Initially a drummer, Sheldon Young studied music at university in Oklahoma before making beats under the mentorship of childhood friend and American rapper Ray Jacobs (aka August 08). Working on material under the alias Channel Tres, Young first arrived on the house scene in 2018 with his debut single Controller becoming a cult hit.
Further EPs showcased the producer’s forward-looking blend of Chicago house, Detroit techno and West Coast rap. Generically labelled ‘Compton house’, the 32-year-old’s hushed baritone – oft compared to soul supremo Barry White – reconnects to the classic house sound, while the latest Channel Tres EP, Real Cultural Shit, further underscores Young’s impressive ascent.
You studied music at university in Oklahoma. Was that with a view to having a career as a producer?
“That was back in 2011 when I was trying to get a job and figure something out – the goal was to be a producer and a session engineer. I learned about the technology behind music, music theory and how to collaborate and put projects together. When I started releasing tracks I got some real world experience but the university syllabus allowed me to learn different types of music technologies, which kind of works well for my brain.”
You played drums as a youngster at church. What led you towards becoming a beat maker rather than a traditional drummer?
“I wasn’t that good. The level of musicianship in Los Angeles was crazy back then and I got tired of competing with all the other drummers at my local church so I thought I’d just make beats. When I left college, my friend August 08 got a songwriting deal and when I moved back to LA I was able to go to sessions with him and understand how to produce records. He let me stay on his couch and dedicate myself to making music all day long, so I quit my teaching job and that’s how I got my foot in the door.”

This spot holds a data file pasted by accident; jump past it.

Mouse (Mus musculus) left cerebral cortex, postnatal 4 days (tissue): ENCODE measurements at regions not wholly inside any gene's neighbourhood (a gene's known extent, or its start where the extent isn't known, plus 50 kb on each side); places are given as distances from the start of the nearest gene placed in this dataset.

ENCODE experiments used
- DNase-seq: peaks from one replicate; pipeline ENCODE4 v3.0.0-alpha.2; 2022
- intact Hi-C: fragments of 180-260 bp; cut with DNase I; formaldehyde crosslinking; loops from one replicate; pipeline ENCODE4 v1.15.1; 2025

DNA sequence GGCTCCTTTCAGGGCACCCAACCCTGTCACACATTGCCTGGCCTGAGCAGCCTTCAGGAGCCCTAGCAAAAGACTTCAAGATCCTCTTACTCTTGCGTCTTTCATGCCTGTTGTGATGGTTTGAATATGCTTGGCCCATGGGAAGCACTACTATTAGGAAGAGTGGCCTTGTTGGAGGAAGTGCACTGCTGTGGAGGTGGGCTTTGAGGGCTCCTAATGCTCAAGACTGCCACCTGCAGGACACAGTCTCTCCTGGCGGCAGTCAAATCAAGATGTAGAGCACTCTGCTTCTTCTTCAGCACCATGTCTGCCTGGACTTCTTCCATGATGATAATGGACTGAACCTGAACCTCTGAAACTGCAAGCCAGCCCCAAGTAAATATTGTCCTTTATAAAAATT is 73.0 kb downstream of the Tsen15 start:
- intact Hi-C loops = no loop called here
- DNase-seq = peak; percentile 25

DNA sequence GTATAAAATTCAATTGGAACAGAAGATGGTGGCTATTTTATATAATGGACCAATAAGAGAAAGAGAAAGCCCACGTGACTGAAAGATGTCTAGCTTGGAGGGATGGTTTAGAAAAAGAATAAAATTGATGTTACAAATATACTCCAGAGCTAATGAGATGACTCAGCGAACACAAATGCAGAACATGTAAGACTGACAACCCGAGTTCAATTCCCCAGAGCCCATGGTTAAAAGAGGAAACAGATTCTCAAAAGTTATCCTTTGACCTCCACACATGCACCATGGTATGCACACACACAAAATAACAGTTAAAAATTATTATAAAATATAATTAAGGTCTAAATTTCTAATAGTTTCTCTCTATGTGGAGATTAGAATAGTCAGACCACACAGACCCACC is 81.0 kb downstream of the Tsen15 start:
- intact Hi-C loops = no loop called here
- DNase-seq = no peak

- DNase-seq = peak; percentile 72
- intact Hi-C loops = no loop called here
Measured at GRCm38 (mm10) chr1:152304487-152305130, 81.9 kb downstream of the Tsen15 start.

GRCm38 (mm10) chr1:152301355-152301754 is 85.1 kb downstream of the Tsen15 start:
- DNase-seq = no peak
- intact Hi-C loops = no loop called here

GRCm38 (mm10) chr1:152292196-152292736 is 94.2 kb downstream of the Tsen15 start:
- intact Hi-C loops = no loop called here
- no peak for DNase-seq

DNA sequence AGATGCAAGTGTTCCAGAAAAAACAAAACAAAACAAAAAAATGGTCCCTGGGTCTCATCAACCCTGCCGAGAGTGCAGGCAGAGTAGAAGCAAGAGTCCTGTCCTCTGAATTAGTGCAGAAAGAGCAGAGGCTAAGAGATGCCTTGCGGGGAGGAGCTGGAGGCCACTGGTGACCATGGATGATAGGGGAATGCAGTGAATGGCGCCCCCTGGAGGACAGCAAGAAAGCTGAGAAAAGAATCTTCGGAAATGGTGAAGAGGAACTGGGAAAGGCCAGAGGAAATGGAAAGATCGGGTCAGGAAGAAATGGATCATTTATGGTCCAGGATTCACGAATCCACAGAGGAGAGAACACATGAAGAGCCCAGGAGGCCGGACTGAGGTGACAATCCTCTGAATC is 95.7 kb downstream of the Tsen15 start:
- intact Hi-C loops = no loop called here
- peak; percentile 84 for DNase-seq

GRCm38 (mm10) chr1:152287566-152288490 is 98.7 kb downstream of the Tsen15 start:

Presumably you were already making your own tracks by that point?
“I actually started making tracks when I was 12. I didn’t have the talent to mimic my influences so I was just making abstract, weird beats. Logic 9 was the first digital audio workstation I used, but the first beat I made was probably on an Akai MPC2000 or something similar that had a floppy disk and allowed me to burn stuff to CD. Making music came naturally to me and it started taking on this boom bap feel, mainly influenced by hip-hop artists like Dr. Dre, J Dilla and Blu & Exile.”
Was there an inflection point where you felt you could make it in this industry?
“That was probably around the time when I executively produced Duckwrth’s album I’m Uugly. He was trying to get some notoriety and I had that. Suddenly I thought to myself, ‘maybe I’m talented because I’m helping to further this person’s career’, and I started applying that energy to myself.”
Your sound has been labelled ‘Compton house’. Are you happy with that?
“I guess people like to put labels on things so they have something to reference them to, but I don’t really care – whatever gets the music out there. I’m from Compton, I make house music and this is my style over the type of beats I like to be on, but I’m a student of all music and once you take that approach you realise that everything is connected.